Forms of appeal

Table of contents

Lyndon B. Johnson mainly uses ethos and pathos in his speech. Ethos highlights his credibility, while pathos adds an emotional component to the speech. 


Johnson builds ethos when he refers to his personal experience. Towards the end of his speech, he provides a personal story about the time he was a teacher in a Mexican-American school. Johnson talks about prejudice and discrimination and portrays himself as a trustworthy president who has the chance to help victims of racism:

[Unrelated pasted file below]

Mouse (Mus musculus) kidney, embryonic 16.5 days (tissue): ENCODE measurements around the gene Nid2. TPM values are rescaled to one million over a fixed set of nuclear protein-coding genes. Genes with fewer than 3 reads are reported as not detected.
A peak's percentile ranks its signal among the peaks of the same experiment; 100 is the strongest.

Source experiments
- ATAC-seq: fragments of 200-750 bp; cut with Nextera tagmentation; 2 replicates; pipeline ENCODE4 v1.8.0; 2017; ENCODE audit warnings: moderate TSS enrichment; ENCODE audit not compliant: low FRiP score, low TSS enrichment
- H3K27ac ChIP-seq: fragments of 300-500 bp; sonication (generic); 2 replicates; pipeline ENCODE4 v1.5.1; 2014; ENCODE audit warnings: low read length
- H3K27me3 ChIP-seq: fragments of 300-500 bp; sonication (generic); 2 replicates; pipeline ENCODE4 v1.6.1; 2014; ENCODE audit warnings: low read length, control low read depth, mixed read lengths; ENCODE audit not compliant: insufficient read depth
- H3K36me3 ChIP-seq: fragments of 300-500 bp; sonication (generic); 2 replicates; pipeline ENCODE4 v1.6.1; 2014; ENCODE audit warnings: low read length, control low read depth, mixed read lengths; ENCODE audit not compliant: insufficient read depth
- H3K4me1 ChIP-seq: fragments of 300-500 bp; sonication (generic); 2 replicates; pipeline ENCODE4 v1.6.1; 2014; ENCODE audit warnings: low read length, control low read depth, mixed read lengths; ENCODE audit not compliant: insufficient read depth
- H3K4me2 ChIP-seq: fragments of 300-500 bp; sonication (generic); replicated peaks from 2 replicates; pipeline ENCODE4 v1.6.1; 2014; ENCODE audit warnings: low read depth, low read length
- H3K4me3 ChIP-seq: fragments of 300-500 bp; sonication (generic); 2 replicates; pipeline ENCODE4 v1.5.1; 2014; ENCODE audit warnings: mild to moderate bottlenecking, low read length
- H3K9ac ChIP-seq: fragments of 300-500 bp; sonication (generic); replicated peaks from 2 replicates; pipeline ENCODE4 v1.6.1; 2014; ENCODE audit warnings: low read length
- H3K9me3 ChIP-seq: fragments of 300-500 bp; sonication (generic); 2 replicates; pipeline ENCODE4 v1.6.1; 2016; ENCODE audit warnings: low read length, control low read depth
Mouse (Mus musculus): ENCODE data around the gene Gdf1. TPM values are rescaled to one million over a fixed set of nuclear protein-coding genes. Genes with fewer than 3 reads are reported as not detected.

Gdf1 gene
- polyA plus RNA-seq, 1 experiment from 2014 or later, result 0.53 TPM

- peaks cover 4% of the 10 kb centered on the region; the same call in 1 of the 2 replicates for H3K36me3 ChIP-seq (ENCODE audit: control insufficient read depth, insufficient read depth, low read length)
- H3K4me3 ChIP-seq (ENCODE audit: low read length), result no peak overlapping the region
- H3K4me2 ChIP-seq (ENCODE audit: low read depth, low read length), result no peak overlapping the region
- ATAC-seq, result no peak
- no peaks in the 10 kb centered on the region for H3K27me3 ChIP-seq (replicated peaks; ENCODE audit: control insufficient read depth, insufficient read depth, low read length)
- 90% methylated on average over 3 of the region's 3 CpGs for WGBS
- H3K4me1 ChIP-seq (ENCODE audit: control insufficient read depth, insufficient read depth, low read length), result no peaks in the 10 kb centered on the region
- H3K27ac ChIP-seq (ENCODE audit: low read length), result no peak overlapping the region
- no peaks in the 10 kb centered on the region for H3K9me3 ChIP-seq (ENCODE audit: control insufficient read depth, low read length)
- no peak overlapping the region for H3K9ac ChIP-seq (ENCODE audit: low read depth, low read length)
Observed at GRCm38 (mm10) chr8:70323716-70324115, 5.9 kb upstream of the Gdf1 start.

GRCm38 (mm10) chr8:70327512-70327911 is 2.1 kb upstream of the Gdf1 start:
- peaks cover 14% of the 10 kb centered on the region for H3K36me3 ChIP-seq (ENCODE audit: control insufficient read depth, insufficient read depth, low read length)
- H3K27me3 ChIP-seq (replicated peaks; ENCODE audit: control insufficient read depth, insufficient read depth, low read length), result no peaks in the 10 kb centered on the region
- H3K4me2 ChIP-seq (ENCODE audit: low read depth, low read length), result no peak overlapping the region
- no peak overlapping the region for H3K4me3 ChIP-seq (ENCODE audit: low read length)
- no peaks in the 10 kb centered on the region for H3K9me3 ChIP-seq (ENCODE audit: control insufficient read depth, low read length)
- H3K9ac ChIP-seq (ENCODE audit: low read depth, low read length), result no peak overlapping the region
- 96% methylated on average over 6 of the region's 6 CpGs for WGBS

And somehow you never forget what poverty and hatred can do when you see its scars on the hopeful face of a young child. I never thought then, in 1928, that I would be standing here in 1965. It never even occurred to me in my fondest dreams that I might have the chance to ...

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